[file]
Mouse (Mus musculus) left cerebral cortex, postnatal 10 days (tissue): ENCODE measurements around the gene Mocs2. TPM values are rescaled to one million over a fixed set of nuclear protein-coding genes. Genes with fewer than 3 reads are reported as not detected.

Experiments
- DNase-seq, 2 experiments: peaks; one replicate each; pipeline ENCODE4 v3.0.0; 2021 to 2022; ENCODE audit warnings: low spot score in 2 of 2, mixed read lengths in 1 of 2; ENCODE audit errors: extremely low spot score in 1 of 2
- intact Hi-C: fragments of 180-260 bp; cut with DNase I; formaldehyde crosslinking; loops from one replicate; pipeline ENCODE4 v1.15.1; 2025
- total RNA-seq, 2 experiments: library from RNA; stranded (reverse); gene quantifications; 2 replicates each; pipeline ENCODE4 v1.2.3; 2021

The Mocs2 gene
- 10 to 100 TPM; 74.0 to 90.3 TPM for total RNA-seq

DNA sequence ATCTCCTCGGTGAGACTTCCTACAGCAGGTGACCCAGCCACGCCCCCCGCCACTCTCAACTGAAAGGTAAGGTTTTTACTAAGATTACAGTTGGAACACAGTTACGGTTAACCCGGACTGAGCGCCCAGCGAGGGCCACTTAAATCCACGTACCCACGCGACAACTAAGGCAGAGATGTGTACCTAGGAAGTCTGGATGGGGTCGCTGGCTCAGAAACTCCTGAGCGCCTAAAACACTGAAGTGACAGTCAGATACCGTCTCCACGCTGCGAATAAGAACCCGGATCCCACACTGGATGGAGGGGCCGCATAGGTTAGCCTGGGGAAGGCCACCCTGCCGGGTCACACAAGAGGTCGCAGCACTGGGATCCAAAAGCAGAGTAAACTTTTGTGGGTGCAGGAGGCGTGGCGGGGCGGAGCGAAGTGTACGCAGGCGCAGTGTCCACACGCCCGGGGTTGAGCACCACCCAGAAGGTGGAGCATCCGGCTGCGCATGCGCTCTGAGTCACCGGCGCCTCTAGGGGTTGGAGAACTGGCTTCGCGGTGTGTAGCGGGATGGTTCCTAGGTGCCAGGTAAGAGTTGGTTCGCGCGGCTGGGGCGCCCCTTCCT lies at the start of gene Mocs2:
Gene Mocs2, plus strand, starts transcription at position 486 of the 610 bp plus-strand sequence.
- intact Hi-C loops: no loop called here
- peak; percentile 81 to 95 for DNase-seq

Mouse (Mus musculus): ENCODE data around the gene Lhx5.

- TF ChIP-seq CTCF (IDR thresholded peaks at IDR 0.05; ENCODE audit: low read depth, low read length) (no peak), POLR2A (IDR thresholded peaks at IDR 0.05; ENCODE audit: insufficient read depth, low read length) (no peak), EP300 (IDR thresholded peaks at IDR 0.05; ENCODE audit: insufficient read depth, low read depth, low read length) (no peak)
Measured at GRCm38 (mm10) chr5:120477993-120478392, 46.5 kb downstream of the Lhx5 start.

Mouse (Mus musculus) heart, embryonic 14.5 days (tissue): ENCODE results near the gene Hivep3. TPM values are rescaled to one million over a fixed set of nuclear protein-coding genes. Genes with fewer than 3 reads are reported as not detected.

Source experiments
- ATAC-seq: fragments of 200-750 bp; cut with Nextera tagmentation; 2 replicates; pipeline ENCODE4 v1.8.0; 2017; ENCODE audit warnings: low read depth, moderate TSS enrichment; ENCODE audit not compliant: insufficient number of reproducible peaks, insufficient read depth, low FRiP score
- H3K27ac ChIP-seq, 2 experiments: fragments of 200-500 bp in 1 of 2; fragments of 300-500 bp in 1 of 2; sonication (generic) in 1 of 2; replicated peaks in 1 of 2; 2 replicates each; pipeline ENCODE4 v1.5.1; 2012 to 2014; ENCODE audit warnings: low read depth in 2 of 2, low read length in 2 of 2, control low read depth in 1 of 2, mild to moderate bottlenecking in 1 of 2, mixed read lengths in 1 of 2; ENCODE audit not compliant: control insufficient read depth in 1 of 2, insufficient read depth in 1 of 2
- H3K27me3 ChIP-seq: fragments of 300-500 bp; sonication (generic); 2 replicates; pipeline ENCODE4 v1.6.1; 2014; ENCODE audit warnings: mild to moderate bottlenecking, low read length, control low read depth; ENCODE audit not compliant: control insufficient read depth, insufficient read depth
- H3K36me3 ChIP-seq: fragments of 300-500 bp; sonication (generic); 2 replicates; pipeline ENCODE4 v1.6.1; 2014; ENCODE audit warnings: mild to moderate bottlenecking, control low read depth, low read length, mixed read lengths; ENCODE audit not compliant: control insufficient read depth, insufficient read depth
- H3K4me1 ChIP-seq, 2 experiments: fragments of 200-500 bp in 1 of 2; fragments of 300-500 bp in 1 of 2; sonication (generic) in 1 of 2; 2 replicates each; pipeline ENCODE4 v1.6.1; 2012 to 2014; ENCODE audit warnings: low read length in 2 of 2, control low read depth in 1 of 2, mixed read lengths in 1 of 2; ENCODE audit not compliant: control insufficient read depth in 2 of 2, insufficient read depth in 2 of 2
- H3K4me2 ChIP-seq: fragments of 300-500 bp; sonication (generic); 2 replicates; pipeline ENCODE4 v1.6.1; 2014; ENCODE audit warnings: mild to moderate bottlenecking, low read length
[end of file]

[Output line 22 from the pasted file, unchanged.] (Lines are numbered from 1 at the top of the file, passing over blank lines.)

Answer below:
- H3K4me2 ChIP-seq: fragments of 300-500 bp; sonication (generic); 2 replicates; pipeline ENCODE4 v1.6.1; 2014; ENCODE audit warnings: mild to moderate bottlenecking, low read length